Meghan Markle Launches Legal Bid to Stop Publisher from Naming Friends Who Gave Anonymous Interview

Victoria Murphy
·3 mins read
Photo credit: Chris Jackson - Getty Images
Photo credit: Chris Jackson - Getty Images

From Town & Country

The Duchess of Sussex’s legal battle with the publishers of the Mail on Sunday has already seen several explosive claims made in court papers. And today, a new piece of legal paperwork filed by Meghan accuses Associated Newspapers of a "vicious" attempt to expose her friends and describes the publisher as “playing a media game with real lives.”

Meghan filed a witness statement this morning as part of an application to the High Court to stop Associated Newspapers from naming her five friends who gave an anonymous interview to People Magazine about her last year. The paperwork claims that Associated Newspapers “is threatening to publish the names of five women—five private citizens—who made a choice on their own to speak anonymously with a U.S. media outlet more than a year ago.”

Meghan’s statement describes each of the women as “a private citizen, young mother,” and claims that “for the Mail on Sunday to expose them in the public domain for no reason other than clickbait and commercial gain is vicious and poses a threat to their emotional and mental wellbeing.” The women’s names have been provided in a confidential section of previous court documents.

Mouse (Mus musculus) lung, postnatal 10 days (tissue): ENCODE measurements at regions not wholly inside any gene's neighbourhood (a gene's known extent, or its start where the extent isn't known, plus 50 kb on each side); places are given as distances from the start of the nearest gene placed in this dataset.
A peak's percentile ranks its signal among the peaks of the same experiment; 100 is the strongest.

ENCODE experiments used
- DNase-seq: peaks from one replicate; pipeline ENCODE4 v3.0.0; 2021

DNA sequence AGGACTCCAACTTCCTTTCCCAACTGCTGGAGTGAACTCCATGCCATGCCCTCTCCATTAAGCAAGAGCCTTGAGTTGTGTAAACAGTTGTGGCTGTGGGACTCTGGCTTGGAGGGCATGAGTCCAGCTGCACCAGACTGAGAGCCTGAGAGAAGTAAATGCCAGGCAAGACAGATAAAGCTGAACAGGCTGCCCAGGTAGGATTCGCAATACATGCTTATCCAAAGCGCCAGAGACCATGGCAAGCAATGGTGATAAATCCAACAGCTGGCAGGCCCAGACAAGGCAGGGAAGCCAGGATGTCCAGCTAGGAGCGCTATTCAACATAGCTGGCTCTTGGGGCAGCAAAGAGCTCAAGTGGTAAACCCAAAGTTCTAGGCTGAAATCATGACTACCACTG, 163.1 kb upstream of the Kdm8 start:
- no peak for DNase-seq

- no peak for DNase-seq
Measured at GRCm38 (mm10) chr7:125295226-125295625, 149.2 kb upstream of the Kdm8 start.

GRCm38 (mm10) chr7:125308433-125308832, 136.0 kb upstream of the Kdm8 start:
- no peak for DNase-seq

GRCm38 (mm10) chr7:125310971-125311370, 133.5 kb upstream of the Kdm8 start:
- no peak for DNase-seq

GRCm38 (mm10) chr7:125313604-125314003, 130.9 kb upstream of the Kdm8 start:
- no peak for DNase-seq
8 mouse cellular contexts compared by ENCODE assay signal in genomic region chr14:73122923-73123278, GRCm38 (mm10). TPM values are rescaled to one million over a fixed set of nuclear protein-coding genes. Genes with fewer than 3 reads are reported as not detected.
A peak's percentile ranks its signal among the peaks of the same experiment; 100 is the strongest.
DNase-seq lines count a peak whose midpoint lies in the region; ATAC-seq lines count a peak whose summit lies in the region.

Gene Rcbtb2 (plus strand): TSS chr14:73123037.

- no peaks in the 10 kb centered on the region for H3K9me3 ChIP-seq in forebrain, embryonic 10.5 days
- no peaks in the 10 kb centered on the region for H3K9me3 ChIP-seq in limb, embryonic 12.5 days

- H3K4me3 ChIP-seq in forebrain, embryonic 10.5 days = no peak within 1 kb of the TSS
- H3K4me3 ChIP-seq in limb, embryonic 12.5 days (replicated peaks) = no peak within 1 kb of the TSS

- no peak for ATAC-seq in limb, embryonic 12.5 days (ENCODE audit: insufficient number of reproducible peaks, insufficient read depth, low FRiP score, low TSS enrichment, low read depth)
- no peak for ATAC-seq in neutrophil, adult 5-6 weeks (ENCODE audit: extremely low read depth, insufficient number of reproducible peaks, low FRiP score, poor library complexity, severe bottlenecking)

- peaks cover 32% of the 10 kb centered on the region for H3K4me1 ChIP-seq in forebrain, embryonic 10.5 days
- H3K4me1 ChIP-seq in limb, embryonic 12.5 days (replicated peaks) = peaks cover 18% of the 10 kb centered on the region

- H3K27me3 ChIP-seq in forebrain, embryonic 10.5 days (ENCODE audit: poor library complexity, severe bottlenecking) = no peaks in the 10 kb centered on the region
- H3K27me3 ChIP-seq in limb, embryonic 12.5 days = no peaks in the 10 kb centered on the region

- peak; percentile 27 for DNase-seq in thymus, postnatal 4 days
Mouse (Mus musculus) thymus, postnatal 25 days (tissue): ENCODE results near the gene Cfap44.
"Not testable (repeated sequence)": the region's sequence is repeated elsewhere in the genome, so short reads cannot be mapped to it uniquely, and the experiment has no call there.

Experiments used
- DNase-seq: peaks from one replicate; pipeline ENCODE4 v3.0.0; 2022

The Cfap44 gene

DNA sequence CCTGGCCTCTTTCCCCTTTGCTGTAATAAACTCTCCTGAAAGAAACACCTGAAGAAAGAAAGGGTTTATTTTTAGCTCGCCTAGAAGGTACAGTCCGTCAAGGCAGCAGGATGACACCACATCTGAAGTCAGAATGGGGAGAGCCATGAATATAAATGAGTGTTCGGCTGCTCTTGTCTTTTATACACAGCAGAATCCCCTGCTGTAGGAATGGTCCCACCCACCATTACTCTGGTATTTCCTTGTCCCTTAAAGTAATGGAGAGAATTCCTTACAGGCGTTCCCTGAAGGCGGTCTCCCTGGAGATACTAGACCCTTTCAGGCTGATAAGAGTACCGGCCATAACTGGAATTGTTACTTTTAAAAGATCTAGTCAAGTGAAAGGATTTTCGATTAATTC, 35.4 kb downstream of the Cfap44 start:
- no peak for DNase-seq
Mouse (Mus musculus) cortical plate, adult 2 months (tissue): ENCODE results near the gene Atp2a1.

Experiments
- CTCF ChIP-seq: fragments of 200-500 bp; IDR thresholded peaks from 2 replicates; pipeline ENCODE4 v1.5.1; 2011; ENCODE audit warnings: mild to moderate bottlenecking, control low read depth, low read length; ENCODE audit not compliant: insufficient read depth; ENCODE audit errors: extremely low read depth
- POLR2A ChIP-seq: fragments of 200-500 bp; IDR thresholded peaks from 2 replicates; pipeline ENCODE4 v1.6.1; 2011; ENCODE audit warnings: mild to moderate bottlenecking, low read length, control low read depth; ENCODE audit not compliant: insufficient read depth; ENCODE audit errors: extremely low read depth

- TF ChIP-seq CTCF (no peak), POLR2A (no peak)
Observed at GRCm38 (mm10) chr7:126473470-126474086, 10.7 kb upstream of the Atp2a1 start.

Meghan’s witness statement reads:

“Associated Newspapers, the owner of The Daily Mail and the Mail on Sunday, is threatening to publish the names of five women—five private citizens—who made a choice on their own to speak anonymously with a U.S. media outlet more than a year ago, to defend me from the bullying behavior of Britain’s tabloid media.

“These five women are not on trial, and nor am I. The publisher of the Mail on Sunday is the one on trial. It is this publisher that acted unlawfully and is attempting to evade accountability; to create a circus and distract from the point of this case—that the Mail on Sunday unlawfully published my private letter.

“Each of these women is a private citizen, young mother, and each has a basic right to privacy. Both the Mail on Sunday and the court system have their names on a confidential schedule, but for the Mail on Sunday to expose them in the public domain for no reason other than clickbait and commercial gain is vicious and poses a threat to their emotional and mental wellbeing.

“The Mail on Sunday is playing a media game with real lives.

“I respectfully ask the court to treat this legal matter with the sensitivity it deserves, and to prevent the publisher of the Mail on Sunday from breaking precedent and abusing the legal process by identifying these anonymous individuals - a privilege that these newspapers in fact rely upon to protect their own unnamed sources.”

The Duchess is suing Associated Newspapers Limited for the alleged breach of privacy, infringement of copyright, and breach of the Data Protection Act 2018 after it published extracts from a letter she wrote to her father. The publisher has previously said it will be defending the case “vigorously.”

The Mail on Sunday published extracts of the letter following the People interview and Thomas Markle subsequently said in the newspaper that he allowed them to do so to “defend” himself. Meghan has repeatedly claimed in court documents that she did not know about the interview in advance.

The newspaper group won the first stage of the legal battle earlier this year when Justice Warby ruled in favor of the publisher and struck out parts of Meghan’s claim against them.

Court documents filed by Meghan at the start of this month claimed the Duchess was “pregnant, unprotected by the Institution, and prohibited from defending herself” during her time as a working member of the royal family.

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